It needs no emphasizing that post 1975 military-backed governments (after the assassination of Bangabandhu) had created divisions between the Bangalee and the hill people for their self-interest instead of maintaining social stability there. Killings, tortures and injustice, grabbing of lands and wealth and misuse of the state resources had made the region more unstable. But by implementing this peace accord, the government of Prime Minister Sheikh Hasina brought an end to the long-term bloody racial skirmishes in the CHT region and established the trend of peace and development there.

However, in 2001 then BNP-Jamaat alliance government had opposed the historic peace agreement and wanted to destabilize the hilly region again. The BNP wasted time after assuming power in 2001 as it was not sincere about the implementation of the accord. Moreover, the BNP led government put in place a punitive policy that saw the arrival of the Bangladesh military, the influx of tens of thousands of settlers, and the displacement of many Jumma, some of whom fled to India.

However, over the last decade, Sheikh Hasina’s government has implemented massive development programmes in all sectors, including education, health, electricity, communications, infrastructure and mobile networks in the region.

Earlier, life in the hilly region was difficult due to lack of economic opportunities in absence of development activities. But the incumbent government over the years has changed the scenario. Now the people of the hill districts, especially in remote areas, are reaping the benefits of improved infrastructure as many locals are now running hotels and restaurants businesses in their areas.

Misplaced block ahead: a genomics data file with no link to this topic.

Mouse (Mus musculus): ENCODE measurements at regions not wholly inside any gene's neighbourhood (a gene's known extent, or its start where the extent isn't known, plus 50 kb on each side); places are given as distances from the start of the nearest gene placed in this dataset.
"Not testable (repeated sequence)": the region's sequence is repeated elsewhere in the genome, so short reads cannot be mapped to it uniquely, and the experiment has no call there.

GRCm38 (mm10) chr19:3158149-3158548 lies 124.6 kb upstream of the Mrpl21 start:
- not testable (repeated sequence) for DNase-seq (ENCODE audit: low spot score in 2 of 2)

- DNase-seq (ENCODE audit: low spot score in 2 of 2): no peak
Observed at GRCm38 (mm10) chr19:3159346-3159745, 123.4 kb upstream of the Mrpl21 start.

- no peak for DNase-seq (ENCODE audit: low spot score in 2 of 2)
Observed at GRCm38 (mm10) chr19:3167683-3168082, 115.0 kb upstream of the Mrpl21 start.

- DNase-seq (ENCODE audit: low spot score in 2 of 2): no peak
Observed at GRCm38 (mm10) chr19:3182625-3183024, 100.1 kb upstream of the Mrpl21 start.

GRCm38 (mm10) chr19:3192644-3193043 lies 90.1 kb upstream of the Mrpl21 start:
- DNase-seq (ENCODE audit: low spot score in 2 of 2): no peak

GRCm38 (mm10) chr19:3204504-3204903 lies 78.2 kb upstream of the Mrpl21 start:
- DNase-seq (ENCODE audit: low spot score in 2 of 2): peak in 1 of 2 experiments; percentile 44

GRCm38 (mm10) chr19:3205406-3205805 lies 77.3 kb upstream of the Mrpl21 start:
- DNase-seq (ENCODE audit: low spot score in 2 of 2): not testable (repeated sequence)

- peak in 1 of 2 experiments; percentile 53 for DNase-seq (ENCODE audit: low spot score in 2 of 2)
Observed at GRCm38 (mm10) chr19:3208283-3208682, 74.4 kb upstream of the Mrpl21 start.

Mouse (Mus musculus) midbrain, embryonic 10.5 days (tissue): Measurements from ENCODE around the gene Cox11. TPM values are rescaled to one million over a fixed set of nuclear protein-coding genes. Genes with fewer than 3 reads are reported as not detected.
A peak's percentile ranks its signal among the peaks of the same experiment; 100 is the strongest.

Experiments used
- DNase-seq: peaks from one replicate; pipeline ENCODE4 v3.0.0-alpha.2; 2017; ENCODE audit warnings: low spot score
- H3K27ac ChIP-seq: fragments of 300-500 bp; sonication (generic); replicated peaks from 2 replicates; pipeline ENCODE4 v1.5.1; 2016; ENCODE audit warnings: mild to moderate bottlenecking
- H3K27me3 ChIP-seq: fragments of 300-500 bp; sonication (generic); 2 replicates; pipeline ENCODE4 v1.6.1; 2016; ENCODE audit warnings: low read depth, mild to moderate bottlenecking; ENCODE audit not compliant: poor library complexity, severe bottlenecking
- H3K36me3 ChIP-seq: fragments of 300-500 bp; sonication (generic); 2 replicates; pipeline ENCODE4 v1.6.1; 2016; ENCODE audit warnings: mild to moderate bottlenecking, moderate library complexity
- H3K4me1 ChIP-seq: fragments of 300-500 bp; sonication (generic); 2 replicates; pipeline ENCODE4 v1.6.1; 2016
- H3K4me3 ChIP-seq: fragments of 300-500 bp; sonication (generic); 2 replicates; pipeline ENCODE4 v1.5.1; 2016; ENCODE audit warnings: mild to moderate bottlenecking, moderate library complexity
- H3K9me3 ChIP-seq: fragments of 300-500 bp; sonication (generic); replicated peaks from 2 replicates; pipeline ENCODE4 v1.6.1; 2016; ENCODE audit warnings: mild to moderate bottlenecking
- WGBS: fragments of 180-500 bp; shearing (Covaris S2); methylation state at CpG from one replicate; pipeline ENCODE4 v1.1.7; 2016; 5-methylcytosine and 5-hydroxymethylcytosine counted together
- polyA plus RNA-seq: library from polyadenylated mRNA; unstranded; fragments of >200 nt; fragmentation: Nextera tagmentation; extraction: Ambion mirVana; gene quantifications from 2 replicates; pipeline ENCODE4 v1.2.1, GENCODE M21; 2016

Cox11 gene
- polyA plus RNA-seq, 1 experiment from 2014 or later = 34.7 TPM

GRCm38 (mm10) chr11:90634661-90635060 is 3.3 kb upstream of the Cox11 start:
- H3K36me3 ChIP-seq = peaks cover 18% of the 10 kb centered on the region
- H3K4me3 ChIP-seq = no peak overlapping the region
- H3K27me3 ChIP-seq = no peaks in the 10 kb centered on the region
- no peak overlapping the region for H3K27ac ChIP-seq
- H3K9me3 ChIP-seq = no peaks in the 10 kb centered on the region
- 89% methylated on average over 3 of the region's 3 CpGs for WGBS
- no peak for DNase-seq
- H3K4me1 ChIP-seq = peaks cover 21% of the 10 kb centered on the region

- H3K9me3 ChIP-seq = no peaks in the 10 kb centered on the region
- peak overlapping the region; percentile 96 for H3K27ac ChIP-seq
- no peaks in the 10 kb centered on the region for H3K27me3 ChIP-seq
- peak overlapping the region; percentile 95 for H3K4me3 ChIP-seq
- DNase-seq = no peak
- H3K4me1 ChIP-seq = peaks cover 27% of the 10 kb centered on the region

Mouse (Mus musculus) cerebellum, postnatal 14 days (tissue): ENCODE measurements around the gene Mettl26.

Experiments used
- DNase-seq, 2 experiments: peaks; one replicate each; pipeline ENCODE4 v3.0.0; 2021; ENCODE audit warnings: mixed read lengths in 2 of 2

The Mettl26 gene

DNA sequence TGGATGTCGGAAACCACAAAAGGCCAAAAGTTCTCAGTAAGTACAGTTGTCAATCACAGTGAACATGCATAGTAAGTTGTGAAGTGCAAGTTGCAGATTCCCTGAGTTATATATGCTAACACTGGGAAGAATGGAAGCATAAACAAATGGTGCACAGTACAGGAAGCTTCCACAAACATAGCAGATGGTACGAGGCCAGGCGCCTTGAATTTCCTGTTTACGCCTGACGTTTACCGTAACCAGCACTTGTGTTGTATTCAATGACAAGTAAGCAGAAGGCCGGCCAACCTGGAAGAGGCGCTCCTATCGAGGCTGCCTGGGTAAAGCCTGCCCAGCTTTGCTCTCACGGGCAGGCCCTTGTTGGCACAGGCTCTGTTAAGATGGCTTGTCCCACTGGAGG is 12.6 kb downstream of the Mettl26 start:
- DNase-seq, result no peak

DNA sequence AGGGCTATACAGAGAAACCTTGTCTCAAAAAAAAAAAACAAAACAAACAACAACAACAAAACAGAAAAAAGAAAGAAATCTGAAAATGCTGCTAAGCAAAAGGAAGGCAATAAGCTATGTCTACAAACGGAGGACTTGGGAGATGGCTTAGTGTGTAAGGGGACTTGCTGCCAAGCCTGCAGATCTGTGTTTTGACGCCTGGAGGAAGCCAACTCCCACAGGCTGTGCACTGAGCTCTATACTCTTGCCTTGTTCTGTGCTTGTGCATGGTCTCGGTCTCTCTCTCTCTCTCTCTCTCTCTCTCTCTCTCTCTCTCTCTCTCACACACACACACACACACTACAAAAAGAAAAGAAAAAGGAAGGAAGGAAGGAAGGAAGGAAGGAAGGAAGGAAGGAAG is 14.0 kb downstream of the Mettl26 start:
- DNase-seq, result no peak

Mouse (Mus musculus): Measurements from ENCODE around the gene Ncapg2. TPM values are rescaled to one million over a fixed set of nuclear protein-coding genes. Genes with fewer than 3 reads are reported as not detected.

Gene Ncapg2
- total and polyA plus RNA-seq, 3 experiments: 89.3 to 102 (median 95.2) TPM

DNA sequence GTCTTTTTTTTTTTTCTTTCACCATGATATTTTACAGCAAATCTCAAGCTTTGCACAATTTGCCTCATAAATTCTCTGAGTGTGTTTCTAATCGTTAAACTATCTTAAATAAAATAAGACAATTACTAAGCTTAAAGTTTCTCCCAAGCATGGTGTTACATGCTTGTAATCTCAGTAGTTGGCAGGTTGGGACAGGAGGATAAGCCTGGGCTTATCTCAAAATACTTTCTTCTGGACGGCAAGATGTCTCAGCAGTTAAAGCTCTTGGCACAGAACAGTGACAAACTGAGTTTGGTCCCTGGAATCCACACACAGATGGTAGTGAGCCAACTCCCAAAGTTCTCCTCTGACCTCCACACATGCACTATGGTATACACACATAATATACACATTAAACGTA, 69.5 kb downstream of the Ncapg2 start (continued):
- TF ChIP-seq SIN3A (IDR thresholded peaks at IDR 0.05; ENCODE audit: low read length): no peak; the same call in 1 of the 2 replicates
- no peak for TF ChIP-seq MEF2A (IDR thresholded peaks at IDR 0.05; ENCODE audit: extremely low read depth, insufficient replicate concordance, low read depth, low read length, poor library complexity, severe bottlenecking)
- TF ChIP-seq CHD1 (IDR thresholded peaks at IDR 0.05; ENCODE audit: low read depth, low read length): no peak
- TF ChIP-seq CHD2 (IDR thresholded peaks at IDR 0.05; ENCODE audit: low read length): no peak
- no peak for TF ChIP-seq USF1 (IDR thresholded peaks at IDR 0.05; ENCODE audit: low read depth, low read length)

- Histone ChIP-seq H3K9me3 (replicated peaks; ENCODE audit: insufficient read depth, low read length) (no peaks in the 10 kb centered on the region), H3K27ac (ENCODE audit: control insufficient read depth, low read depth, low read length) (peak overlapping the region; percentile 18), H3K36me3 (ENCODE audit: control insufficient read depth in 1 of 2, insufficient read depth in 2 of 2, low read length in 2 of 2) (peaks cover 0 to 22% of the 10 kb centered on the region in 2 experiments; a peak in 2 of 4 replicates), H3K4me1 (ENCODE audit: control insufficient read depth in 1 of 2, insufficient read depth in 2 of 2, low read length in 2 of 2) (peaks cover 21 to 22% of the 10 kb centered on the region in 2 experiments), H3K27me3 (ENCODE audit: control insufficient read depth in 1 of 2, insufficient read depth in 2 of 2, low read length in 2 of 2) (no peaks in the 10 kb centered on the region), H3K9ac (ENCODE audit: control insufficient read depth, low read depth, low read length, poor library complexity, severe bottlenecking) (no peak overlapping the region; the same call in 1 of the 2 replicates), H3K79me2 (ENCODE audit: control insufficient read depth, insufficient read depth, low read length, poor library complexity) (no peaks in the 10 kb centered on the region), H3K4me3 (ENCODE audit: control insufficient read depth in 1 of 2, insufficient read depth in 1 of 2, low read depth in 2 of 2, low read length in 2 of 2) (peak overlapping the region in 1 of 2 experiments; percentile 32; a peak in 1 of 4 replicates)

Over the last ten years, the people of CHT have gone through a lot of development initiatives taken by the government. Road and transportation scene of CHT has drastically changed and consequently lifestyle of hill people has improved in the last decade or so.

In 1997, the Chittagong Hill Tracts had 2,800 kilometres (1,700 miles) of roads, which has increased to about 8,000 kilometres (5,000 miles). The construction of a number of asphalt roads and infrastructural development has made life easier and comfortable at CHT. Gone are the days when villagers of CHT could not move fast from one place to another as the transportation sector was poor and the region was hot bed of terror groups. Now villagers have access to Khagrachhahri, Rangamati and Bandarban towns to sell their crops such as banana, pineapple, orange and mango and other products. This has become possible because of improved road links.

Reportedly, locally made four-wheelers now ply the Chattogram-Khagracchari, Khgarachhari-Rangamati road. Locals use this mode of transportation to go to these destinations for earning a livelihood. A few years ago, Bangladesh Army built a road from Bagaichhari to Sajek, which made road communication a lot easier. Now thousands of Tribal people have come under the road network with the construction of the road from Baghaichhari to Sajek.